The insurance industry is expressing widespread, if conditional support, for the passage of S. 3217, Restoring American Financial Stability Act of 2010.
The bill, which will profoundly change how the financial services industry is regulated, passed the Senate by a margin of 59-39. Many proposed amendments odious to the insurance industry, including efforts to repeal antitrust protections for health insurers and have the industry contribute to a bailout fund for systemically risky companies, failed to make the legislation.
“The regulatory reform bill that the Senate passed appropriately recognizes that the property-casualty insurance industry does not pose systemic risk,” Leigh Ann Pusey, president and CEO of the American Insurance Association, said in a statement. “The existing state-based resolution mechanism remains in place and policyholders remain protected by the state guaranty fund system.”
David Sampson, president and CEO of the Property Casualty Insurers Association of America, also expressed thanks that insurers would not be called upon to fund resolution of companies in other parts of the financial services industry. “Every industry should pay for its own failures and protect its consumers,” Sampson said. “That is why insurers already have effective resolution funds in every state.”
Indeed, considering the depth of the economic crisis and the populist and legislative fervor for reform, insurers that favor the current regulatory structure may count themselves lucky that major changes to the current system are widely excluded from the reforms. In the immediate wake of crisis, the long-running debate of whether to provide an optional federal charter (OFC) for insurers was rekindled. Despite the fact that the bill creates an Office of National Insurance within the Treasury Department, the state-based regulation of insurance is left intact by the legislation.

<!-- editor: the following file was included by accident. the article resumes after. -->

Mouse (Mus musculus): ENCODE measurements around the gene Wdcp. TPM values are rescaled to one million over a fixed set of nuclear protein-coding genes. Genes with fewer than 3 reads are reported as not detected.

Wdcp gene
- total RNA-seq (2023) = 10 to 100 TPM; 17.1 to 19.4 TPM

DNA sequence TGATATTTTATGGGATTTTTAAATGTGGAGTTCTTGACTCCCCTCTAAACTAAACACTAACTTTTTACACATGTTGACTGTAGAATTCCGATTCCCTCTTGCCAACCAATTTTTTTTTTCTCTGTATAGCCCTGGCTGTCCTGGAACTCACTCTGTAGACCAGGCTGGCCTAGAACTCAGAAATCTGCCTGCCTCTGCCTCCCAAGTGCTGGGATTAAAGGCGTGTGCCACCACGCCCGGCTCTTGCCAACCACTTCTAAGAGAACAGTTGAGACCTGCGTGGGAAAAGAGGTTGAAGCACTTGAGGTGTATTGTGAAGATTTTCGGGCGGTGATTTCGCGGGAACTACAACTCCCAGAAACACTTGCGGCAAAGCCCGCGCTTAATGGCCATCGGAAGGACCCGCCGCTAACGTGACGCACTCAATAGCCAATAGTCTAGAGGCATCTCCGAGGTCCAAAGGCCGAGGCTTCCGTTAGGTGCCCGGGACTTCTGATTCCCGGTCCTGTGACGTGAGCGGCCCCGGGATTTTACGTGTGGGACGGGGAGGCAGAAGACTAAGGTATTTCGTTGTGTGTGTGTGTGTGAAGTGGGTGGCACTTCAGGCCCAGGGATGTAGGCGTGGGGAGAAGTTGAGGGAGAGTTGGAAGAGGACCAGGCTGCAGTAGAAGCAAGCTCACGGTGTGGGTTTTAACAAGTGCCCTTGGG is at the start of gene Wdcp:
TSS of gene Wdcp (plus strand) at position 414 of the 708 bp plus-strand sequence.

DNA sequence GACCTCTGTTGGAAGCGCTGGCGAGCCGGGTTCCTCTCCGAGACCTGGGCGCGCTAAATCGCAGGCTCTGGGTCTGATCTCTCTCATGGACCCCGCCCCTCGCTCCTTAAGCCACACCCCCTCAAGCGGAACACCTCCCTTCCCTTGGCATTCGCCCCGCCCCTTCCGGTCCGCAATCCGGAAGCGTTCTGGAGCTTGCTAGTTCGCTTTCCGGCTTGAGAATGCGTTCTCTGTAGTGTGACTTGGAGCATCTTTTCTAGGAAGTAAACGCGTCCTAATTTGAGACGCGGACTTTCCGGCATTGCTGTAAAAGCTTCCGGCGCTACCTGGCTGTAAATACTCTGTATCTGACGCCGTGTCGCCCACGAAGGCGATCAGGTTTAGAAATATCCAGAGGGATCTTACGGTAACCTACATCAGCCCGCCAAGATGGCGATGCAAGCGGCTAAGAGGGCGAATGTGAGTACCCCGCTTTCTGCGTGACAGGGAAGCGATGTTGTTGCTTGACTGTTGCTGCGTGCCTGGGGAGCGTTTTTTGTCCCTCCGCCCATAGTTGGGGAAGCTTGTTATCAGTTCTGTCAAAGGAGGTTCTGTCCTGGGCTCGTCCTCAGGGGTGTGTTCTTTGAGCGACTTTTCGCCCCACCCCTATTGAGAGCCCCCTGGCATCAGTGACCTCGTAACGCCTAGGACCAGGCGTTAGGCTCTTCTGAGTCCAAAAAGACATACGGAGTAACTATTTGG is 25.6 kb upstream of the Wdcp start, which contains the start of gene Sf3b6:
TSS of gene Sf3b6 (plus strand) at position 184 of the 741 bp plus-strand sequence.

“The Big ‘I’ is grateful that the Senate financial services regulatory reform legislation leaves day-to-day regulation of the insurance market at the state level,” says Robert Rusbuldt, president & CEO of the Independent Insurance Agents & Brokers of America. “In fact, the state regulatory system, while in need of more uniformity and efficiency, has a proven track record of ensuring insurer solvency, industry competition and growth, and consumer protection, and we believe the House and Senate have both made the correct decision in recognizing the strength of the state regulatory system for insurance."
With the bill clear of the Senate, it must now be reconciled with H.R. 4173, the Wall Street Reform and Consumer Protection Act, which passed the House last December. “While we continue to have concerns with certain provisions in the bill, we appreciate the distinction made between insurers and others in the financial sector,” Pusey said. “Given the importance of these reforms, AIA will remain active to ensure that the unique nature of insurance is preserved through any conference activity and into the bill's implementation.”
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